Draft Code of Practice for the Safe Handling, Use and Storage of Dichloromethane-based Paint Strippers in Commercial Furniture Refinishing and Other Stripping Applications
- Base Metal Smelters and Refineries - A draft Code of Practice for Base Metal Smelters and Refineries was developed and discussed at a national workshop on the environmental performance of the base metal smelting sector on March 7-8, 2002.
Codes of Practice
- Wood Preservation - Code of Practice encompassing best design and operating practices for wood treating facilities in Canada was published in March 1999. The requirements outlined in these codes are now being implemented by all facilities across Canada under voluntary agreements. Full compliance with the codes will be achieved by 2005. Facilities which fail to meet implementation agreements following annual reviews of progress, will be captured under the Pollution Prevention provision of CEPA 1999.
The Act requires that the Minister publish a periodic report on the state of the Canadian environment and establish and publish a national inventory of releases of pollutants.
Periodic state of the environment reporting is done as part of the Vision for Federal State of Environment Reporting in Canada under the five natural resource departments. Environment Canada contributes reports as well as coordination and support for this work. Indicators, reports, data, and tools are housed or referenced through the State of Canada's Environment Infobase.
In 2001-02, four national State of the Environment reports and a brochure were released:
- Tracking Key Environmental Issues covers trends related to Environment Canada's priorities and explains where further research and data are needed.
- Nutrients in the Canadian Environment examines the release of nutrients in excessive amounts into the Canadian environment, the environmental and socioeconomic effects of these releases, and measures being undertaken to address the effects.
- The State of Municipal Wastewater Effluents in Canadahighlights the status and trends of the release of municipal wastewater effluents in Canada, their effects on the environment and the health of Canadians, and actions being undertaken.
- State of the Great Lakes 2001 is a joint effort of Environment Canada and the U.S. Environmental Protection Agency under the Great Lakes Water Quality Agreement.
- The Vision for Federal State of the Environment Reporting in Canada is a brochure that highlights the process for State of the Environment reporting by federal departments as part of their research and information responsibilities.
Environmental indicators are statistics or parameters that, tracked over time, provide information on trends in environmental changes, stresses causing them, how the ecosystem and its components are responding to these changes, and societal responses to prevent, reduce, or ameliorate these stresses. In 2001-02, Environment Canada released two indicator reports:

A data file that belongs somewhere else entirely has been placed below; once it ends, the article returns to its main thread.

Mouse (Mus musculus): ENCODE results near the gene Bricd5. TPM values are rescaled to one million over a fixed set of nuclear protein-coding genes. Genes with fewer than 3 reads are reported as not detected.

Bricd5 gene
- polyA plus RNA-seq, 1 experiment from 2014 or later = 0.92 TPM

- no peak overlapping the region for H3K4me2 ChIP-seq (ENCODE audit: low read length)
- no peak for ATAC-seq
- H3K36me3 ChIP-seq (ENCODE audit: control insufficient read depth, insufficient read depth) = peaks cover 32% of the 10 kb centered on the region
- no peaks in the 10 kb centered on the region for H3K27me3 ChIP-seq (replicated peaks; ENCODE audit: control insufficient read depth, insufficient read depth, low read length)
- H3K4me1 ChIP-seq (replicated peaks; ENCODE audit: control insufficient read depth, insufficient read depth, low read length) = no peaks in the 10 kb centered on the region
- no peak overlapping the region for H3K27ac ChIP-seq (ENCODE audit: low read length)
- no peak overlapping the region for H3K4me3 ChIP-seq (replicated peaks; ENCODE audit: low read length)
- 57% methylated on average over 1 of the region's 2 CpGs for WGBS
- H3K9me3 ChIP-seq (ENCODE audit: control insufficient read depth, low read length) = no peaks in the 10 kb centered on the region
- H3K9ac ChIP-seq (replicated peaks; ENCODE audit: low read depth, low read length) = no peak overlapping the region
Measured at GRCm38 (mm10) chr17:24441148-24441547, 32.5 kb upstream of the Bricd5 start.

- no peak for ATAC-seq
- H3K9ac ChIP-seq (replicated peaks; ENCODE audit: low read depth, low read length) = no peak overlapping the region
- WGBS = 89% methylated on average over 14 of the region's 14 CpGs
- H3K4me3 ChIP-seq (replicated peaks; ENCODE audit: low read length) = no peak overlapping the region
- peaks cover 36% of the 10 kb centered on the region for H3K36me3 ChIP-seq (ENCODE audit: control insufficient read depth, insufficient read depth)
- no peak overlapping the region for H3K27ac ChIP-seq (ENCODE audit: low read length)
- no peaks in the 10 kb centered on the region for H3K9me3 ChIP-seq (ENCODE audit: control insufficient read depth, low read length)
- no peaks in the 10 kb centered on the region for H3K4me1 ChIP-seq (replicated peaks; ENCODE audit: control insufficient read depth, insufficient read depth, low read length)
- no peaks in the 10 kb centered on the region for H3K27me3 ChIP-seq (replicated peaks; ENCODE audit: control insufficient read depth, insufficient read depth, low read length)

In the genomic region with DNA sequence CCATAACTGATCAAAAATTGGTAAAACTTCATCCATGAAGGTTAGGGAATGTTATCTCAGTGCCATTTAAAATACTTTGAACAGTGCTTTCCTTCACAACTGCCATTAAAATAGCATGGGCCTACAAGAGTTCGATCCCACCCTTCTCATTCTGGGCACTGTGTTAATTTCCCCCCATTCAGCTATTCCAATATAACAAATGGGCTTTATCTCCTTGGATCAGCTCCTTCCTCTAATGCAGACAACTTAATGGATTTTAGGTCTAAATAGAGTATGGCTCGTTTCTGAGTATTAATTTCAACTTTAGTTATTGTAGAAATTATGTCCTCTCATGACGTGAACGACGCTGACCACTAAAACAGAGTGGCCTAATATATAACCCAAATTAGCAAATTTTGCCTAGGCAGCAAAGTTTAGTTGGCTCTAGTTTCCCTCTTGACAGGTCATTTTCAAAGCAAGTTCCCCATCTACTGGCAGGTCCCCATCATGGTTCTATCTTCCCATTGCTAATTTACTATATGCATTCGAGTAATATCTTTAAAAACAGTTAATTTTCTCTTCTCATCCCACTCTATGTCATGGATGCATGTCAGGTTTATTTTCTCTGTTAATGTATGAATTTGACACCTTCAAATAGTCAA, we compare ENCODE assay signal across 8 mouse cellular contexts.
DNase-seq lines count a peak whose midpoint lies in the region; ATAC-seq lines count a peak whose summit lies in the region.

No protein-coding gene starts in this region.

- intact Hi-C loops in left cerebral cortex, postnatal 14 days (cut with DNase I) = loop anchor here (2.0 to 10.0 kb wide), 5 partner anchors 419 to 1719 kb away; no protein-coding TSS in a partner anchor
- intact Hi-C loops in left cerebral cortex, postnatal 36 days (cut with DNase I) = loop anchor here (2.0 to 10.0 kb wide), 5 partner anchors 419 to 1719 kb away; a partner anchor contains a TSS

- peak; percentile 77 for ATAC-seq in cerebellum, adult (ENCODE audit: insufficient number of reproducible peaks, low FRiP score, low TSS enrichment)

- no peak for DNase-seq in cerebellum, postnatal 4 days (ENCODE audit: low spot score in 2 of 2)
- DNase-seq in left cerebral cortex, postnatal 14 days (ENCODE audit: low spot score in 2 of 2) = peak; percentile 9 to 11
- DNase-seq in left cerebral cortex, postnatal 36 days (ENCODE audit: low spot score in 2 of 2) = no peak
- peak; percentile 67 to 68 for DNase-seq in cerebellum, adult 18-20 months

- Urban Water Indicators: Municipal Water Use and Wastewater Treatment examines trends in daily municipal water use in Canada, metered residential water use, and the municipal population served by various levels of wastewater treatment.
- Georgia Basin-Puget Sound Ecosystem Indicators Report, prepared by Environment Canada, British Columbia, the United States, and the Puget Sound Water Quality Action Team, reports on the shared ecosystem of Georgia Basin/Puget Sound.
Environment Canada also contributed national environmental indicators to Treasury Board's Canada's Performance 2001 report. The indicators covered air quality, water quality, biodiversity, and toxic substances in the environment.
In March 2002, Environment Canada hosted a workshop on the evolution, applications, and possible challenge of environmental indices. It attracted an international panel of experts in index development. The results of the workshop will help in the development of indicators by Environment Canada.
During 2001-02, a prototype Internet version of the Sustainability Community Indicators package was developed for testing by the Federation of Canadian Municipalities and Canada Mortgage and Housing Corporation. It replaces the software package released in June 2000. The program helps communities develop indicators, monitor their progress towards sustainable development, and facilitate the exchange of indicator-related information.